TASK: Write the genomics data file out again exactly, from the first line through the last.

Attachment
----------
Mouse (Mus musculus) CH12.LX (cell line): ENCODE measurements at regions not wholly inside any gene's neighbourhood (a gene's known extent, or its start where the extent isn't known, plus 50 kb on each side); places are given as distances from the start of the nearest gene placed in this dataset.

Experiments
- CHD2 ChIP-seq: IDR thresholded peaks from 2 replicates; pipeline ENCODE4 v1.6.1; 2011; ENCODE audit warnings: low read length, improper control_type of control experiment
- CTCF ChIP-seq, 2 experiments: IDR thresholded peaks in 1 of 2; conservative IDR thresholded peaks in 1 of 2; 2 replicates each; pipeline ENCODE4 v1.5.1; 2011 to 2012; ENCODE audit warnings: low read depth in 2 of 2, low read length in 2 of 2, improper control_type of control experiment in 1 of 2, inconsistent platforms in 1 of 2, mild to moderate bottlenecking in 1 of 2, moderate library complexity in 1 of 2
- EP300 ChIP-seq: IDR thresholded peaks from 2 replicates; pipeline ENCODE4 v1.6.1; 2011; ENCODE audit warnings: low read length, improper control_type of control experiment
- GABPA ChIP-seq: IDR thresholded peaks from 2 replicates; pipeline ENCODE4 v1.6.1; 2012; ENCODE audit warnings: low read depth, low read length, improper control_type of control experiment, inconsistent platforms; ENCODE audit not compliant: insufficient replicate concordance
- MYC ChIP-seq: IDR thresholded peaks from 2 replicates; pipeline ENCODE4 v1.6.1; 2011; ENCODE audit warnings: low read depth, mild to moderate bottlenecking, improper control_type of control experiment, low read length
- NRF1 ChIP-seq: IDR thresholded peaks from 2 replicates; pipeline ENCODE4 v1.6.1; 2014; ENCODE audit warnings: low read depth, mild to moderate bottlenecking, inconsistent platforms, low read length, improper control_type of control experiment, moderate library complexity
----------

Mouse (Mus musculus) CH12.LX (cell line): ENCODE measurements at regions not wholly inside any gene's neighbourhood (a gene's known extent, or its start where the extent isn't known, plus 50 kb on each side); places are given as distances from the start of the nearest gene placed in this dataset.

Experiments
- CHD2 ChIP-seq: IDR thresholded peaks from 2 replicates; pipeline ENCODE4 v1.6.1; 2011; ENCODE audit warnings: low read length, improper control_type of control experiment
- CTCF ChIP-seq, 2 experiments: IDR thresholded peaks in 1 of 2; conservative IDR thresholded peaks in 1 of 2; 2 replicates each; pipeline ENCODE4 v1.5.1; 2011 to 2012; ENCODE audit warnings: low read depth in 2 of 2, low read length in 2 of 2, improper control_type of control experiment in 1 of 2, inconsistent platforms in 1 of 2, mild to moderate bottlenecking in 1 of 2, moderate library complexity in 1 of 2
- EP300 ChIP-seq: IDR thresholded peaks from 2 replicates; pipeline ENCODE4 v1.6.1; 2011; ENCODE audit warnings: low read length, improper control_type of control experiment
- GABPA ChIP-seq: IDR thresholded peaks from 2 replicates; pipeline ENCODE4 v1.6.1; 2012; ENCODE audit warnings: low read depth, low read length, improper control_type of control experiment, inconsistent platforms; ENCODE audit not compliant: insufficient replicate concordance
- MYC ChIP-seq: IDR thresholded peaks from 2 replicates; pipeline ENCODE4 v1.6.1; 2011; ENCODE audit warnings: low read depth, mild to moderate bottlenecking, improper control_type of control experiment, low read length
- NRF1 ChIP-seq: IDR thresholded peaks from 2 replicates; pipeline ENCODE4 v1.6.1; 2014; ENCODE audit warnings: low read depth, mild to moderate bottlenecking, inconsistent platforms, low read length, improper control_type of control experiment, moderate library complexity